Id. at (¶49).
¶13. Furthermore, in distinguishing between the two roles of a guardian ad litem, the S.G. court cited a case involving allegations of abuse or neglect as its example of an instance where the guardian ad litem should serve the role of investigator and arm of the court. See id. at (¶43) (citing S.N.C. v. J.R.D. Jr., 755 So. 2d 1077, 1082 (¶¶15-17) (Miss. 2000)). The example where the guardian ad litem should act more strictly as the child’s fiduciary or attorney was a will contest in which the child was a beneficiary. Id. (citing In re Prine’s Estate, 208 So. 2d 187, 192 (Miss. 1968)). The court in S.G. also discussed potential concerns about confidentiality, but that was clearly not an issue in this case, as Christina was not old enough to meaningfully communicate with someone she believed was her attorney. See id. at 282 (¶¶53-54).
¶14. The record reflects that the guardian ad litem in this case was properly directed to act as an arm of the court in representing the best interest of the child, and he executed that duty faithfully. This issue is without merit.
A few take-aways:
- If you’re accepting appointment as a GAL, make sure the chancellor has clearly defined your role. Once you have a clear understanding, consider offering to draft the order yourself. Here is a link to a draft you might use or be able to adapt. I most often use the GAL as an arm of the court to investigate and make proposed findings; after all, the parents are the combatants, and I can’t be sure they are putting the best interest of the child first. But that’s not the only role a GAL might have. I have employed GAL’s to oversee visitation scheduling and to direct random drug screenings. That kind of flexibility in assigning a role is what the COA described in its holding. The delineation of duties in the order must be clear.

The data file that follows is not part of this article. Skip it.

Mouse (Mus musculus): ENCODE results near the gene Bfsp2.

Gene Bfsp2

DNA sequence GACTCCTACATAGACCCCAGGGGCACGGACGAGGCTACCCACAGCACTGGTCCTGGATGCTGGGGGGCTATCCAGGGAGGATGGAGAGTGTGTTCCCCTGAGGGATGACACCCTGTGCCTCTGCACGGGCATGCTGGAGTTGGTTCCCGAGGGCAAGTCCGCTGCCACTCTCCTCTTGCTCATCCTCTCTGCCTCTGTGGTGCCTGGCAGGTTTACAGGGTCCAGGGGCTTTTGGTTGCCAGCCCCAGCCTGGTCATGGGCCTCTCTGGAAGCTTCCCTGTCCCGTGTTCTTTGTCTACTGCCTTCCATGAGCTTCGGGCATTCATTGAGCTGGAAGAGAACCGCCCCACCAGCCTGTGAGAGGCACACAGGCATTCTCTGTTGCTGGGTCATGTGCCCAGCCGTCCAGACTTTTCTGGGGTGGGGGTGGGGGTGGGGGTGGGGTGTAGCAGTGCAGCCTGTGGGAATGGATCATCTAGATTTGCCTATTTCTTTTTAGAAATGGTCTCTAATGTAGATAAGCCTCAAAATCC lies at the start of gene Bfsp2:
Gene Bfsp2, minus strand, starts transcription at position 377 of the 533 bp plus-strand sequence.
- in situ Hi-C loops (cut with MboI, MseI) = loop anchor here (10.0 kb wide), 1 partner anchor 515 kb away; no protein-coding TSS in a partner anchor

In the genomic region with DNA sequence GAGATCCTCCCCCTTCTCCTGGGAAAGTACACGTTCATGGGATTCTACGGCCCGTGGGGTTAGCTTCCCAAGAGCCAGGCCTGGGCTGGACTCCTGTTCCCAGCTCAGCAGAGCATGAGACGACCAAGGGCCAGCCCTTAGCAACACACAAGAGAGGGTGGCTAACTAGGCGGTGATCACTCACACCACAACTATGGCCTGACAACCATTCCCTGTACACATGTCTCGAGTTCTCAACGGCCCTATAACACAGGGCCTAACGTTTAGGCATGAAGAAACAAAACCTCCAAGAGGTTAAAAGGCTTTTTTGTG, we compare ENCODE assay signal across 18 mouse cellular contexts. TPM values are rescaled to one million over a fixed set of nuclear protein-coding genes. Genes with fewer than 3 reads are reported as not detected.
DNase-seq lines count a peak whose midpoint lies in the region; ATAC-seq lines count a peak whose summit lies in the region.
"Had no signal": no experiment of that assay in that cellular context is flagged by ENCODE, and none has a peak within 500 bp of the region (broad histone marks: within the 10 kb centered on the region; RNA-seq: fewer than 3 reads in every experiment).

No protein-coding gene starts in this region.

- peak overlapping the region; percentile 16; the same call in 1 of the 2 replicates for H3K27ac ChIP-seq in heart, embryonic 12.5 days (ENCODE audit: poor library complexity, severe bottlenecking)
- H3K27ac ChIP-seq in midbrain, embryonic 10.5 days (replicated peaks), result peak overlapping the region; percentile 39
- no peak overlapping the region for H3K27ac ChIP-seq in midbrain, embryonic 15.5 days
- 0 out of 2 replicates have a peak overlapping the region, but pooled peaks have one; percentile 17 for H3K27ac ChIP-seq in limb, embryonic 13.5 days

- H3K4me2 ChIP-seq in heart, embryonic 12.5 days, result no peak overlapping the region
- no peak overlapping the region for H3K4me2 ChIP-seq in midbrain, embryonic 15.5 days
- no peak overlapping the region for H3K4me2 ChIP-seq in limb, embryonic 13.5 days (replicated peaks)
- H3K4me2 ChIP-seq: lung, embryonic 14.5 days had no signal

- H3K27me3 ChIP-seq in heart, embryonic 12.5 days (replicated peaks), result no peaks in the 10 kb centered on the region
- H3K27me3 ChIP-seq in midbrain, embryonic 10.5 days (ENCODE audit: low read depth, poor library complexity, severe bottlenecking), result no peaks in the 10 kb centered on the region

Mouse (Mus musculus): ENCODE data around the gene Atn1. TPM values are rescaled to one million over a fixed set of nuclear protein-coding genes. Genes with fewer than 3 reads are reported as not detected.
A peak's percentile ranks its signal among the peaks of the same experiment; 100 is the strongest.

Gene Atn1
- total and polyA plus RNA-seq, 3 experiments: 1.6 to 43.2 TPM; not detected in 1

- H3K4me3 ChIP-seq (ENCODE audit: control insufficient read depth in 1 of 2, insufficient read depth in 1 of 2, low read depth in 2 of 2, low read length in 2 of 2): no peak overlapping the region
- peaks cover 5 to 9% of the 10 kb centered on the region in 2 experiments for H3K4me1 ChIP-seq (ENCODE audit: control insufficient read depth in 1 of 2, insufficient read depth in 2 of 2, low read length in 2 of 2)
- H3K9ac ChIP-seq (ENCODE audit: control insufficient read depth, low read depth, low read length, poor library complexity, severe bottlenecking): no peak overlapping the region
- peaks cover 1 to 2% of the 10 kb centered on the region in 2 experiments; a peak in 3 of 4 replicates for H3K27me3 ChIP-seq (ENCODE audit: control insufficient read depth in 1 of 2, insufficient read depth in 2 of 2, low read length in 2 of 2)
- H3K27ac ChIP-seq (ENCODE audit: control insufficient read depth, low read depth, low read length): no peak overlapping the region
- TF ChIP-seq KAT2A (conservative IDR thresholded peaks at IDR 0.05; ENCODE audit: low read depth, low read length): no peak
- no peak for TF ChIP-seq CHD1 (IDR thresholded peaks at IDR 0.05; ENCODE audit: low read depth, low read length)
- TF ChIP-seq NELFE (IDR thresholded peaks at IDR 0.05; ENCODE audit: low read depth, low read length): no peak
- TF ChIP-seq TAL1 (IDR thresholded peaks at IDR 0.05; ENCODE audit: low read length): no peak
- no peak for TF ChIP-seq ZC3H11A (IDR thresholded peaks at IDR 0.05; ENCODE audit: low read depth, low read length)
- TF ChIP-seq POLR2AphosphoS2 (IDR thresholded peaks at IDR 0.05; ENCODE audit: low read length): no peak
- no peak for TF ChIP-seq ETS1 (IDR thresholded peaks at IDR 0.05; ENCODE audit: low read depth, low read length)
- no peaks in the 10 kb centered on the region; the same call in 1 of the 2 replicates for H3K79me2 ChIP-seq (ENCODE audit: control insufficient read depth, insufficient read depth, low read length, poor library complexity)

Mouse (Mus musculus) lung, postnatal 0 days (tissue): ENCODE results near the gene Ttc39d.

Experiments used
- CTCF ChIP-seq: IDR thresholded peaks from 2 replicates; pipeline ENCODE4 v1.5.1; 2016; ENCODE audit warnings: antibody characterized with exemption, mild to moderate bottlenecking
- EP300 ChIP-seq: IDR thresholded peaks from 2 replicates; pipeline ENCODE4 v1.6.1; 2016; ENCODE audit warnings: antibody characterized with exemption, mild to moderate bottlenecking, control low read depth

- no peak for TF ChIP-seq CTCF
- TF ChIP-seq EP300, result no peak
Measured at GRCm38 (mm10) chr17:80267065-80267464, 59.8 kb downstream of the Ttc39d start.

- Just because the GAL makes findings or proposed findings, that does not make them automatically admissible in evidence. As I have said here before, you should “Call every witness identified in the GAL report to establish the substantive facts that support the GAL’s recommendations, and, of course any other witnesses you feel that you need to call.”
- In my opinion, it’s a rare case that is appropriate for appointment of the GAL in the role of attorney, and should be limited to cases where appointment of an attorney is needed to protect the ward’s best interest. The Prine’s Estate case cited by the COA is a good example. I prefer the GAL to be independent, and to look behind the facts claimed by the parties.
- Another important point if you are GAL is to let your chancellor know about things affecting the course of the case. For instance, if you need more authority, or if your role changes, or if a party is obstructing, file something with the court. If it affects the rights of the parties, set it for hearing and let the judge decide. I always order the parties to pay a deposit toward the GAL’s fees; if either or both fail to do so, or if they do not cooperate, file a pleading asking the court to address the situation.
Tagged: guardian ad litem